Fiat Chrysler Automobiles (FCA) is facing claims from a putative class of investors alleging the automaker concealed an ongoing investigation into its compliance with safety and recall regulations, which caused a nearly $2 billion stock drop. U.S. District Judge Jesse M. Furman dismissed some of the claims. The proposed class action alleges FCA and a trio of its executives made false and misleading statements about the company’s compliance with regulations, and made false estimates about quarterly provisions for warranty and recall reserves. FCA moved to dismiss the complaint, saying the investors didn’t bring enough specificity in their complaint.
Judge Furman kept alive claims based on FCA’s statements about compliance with applicable regulations. But he dismissed the claims that were centered on FCA’s reserve estimates and related statements. Judge Furman, saying the investors didn’t bring forward enough facts, wrote:
Lacking internal analyses, confidential witnesses or other particularized allegations, plaintiffs fail to adequately allege scienter with respect to defendants’ reserve estimates and related statements.
The opinion also dismissed Robert Palmer, chief financial officer for FCA, as a Defendant, because the claims against him were only related to reserve estimates and related statements.
The Plaintiffs filed the suit in September 2015. A second amended complaint alleges the automaker effectively defrauded shareholders by telling them in reports and statements that it was in compliance with safety and recall regulations, when FCA was actually being investigated by the National Highway Traffic Safety Administration (NHTSA) for noncompliance. The suit claimed that Defendants CEO Sergio Marchionne, CFO Palmer and former head of American Safety and Regulation Compliance Officer Scott Kunselman made the false and misleading statements, specifically in reports with the U.S. Securities and Exchange Commission (SEC).
The NHTSA investigation ultimately led to a pair of consent orders and $175 million in fines over FCA’s failure to timely notify the NHTSA and vehicle owners about recalls and safety issues. In the days after each of the consent orders was announced, the stock price of Fiat Chrysler fell a combined 9 percent, losing $1.8 billion in market capitalization. The shareholders say that was directly caused by the compliance failures.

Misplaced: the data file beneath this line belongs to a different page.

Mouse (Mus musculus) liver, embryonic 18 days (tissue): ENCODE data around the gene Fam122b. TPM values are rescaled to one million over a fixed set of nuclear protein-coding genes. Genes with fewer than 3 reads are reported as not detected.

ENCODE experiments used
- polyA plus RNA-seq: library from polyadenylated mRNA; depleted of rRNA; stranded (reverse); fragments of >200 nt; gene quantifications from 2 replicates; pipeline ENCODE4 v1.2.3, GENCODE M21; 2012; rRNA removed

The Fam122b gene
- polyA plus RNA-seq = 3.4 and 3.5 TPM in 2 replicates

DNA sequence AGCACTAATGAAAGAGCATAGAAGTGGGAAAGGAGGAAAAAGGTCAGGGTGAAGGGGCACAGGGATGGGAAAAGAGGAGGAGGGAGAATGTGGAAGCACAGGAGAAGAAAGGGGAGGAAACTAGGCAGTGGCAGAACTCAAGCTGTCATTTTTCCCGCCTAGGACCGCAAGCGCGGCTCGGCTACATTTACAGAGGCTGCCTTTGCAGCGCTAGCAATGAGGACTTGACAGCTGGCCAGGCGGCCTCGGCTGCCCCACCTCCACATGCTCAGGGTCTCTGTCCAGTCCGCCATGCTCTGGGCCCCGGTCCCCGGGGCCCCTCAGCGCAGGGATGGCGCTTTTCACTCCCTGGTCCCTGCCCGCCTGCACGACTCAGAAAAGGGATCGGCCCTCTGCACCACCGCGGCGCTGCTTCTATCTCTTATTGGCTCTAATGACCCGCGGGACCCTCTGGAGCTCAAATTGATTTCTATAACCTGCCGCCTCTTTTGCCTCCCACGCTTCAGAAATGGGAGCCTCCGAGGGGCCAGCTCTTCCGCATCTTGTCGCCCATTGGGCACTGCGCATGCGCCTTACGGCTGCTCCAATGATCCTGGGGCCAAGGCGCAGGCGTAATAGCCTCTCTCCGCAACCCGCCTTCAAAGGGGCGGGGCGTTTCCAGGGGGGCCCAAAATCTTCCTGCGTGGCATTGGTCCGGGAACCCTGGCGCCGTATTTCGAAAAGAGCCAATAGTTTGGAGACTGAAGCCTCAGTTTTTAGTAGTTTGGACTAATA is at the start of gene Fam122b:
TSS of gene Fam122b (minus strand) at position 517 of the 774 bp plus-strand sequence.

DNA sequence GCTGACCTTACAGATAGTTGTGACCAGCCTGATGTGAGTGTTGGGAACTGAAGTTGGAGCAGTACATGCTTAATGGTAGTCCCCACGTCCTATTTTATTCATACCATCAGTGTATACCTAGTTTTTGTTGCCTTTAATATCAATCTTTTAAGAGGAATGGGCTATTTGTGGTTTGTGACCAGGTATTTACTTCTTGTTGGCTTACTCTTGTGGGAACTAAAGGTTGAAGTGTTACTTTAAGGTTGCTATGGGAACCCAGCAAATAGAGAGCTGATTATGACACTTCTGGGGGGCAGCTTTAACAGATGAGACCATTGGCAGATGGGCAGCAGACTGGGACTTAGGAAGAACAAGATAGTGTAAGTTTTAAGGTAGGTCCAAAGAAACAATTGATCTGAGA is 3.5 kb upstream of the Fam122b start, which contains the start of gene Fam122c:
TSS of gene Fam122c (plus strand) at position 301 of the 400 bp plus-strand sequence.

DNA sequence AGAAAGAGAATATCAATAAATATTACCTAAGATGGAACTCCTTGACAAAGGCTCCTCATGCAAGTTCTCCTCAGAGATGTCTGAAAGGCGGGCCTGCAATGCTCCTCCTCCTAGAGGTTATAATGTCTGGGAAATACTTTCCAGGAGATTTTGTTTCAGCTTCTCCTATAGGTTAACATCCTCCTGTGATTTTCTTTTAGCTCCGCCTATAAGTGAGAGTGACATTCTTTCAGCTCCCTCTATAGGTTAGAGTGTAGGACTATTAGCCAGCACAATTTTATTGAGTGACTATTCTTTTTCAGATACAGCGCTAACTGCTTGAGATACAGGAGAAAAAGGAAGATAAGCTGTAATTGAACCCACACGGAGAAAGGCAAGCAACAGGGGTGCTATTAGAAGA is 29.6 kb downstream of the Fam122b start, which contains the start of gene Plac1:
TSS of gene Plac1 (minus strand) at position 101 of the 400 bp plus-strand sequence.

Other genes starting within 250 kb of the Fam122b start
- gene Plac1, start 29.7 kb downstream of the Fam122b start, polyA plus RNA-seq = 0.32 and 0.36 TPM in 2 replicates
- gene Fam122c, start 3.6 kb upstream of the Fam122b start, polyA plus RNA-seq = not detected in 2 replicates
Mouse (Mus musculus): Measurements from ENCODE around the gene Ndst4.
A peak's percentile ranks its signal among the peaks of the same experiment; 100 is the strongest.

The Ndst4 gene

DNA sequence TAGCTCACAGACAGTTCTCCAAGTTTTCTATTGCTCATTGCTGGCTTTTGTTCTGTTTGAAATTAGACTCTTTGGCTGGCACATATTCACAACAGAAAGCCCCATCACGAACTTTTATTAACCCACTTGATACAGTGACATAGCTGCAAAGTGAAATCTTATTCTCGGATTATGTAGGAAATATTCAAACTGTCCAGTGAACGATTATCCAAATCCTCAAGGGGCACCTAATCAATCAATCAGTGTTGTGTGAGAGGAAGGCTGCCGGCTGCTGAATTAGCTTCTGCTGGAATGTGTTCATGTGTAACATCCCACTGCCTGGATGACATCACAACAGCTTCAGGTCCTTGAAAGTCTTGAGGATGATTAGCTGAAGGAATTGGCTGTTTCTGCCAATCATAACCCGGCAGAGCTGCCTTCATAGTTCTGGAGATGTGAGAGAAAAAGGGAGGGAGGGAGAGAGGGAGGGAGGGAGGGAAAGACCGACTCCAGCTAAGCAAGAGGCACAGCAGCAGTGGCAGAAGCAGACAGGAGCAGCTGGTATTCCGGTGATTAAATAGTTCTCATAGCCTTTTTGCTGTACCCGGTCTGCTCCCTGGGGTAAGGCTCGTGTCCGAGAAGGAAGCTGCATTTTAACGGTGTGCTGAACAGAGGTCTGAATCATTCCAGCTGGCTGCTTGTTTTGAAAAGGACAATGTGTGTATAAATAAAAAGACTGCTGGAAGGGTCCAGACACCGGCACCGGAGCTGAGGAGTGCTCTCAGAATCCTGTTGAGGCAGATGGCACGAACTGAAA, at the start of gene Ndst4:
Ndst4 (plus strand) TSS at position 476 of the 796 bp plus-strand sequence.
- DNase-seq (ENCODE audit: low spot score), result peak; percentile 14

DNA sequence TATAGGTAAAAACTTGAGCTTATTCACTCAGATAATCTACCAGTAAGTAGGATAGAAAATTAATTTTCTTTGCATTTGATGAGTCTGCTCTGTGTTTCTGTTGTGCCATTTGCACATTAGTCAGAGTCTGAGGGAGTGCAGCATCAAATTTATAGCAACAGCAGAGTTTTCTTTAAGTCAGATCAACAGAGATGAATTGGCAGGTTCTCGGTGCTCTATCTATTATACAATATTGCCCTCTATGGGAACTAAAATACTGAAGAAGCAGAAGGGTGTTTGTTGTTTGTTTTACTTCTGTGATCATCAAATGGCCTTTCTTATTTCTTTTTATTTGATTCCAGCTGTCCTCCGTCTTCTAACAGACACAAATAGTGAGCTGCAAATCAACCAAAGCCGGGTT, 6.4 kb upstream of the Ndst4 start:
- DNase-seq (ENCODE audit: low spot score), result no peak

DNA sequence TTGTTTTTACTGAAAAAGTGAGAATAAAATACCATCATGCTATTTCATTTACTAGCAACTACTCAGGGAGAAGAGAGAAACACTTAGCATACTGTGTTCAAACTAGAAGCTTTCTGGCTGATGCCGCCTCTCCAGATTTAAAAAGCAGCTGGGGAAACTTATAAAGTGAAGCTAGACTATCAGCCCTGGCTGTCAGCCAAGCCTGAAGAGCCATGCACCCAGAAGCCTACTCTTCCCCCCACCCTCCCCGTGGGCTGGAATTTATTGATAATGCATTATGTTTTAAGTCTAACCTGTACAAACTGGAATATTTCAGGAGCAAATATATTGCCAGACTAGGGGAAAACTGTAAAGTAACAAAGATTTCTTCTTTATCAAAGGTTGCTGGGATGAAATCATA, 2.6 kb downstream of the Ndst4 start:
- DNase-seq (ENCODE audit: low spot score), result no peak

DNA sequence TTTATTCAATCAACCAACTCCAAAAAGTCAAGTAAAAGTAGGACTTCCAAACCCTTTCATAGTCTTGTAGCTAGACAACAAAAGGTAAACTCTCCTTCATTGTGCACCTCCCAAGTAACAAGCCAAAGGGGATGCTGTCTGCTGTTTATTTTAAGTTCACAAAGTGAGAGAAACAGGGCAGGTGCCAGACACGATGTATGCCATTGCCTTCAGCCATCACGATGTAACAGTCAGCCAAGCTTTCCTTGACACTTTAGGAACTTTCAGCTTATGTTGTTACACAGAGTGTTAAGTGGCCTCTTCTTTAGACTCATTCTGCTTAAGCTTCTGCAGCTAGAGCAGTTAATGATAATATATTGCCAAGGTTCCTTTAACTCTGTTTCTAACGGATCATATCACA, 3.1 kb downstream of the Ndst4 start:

Judge Furman said in his opinion that the investors adequately alleged actionable material misrepresentations. That’s because FCA made statements that it was in compliance with relevant global safety laws from November 2014 through June 2015, even though at the time it was allegedly not in compliance with certain laws, Judge Furman wrote. During that time period, FCA said it was “substantially in compliance with the relevant global regulatory requirements affecting [the company’s] facilities and products.” Judge Furman wrote:
A reasonable investor could, and likely would, read FCA’s statement to mean that the company was substantially in compliance with all applicable regulations, including the [National Traffic and Motor Vehicle Safety Act of 1996] and vehicle safety regulations in the United States.
But when it came to the allegations of statements relating to FCA’s recall reserves, Judge Furman ruled that the investors failed to bring forward enough facts, and couldn’t show that FCA’s determinations of its funds were false. Judge Furman wrote, citing Fait v. Regions Fin. Corp. from 2011:
The Second Circuit has held that ‘determining the adequacy of loan loss reserves is not a matter of objective fact’ but a matter of opinion. As a result, such reserve estimates are actionable only if they are ‘both false and not honestly believed when they were made.’
The case is Pirnik v. Fiat Chrysler Automobile NV et al. in the U.S. District Court for the Southern District of New York.
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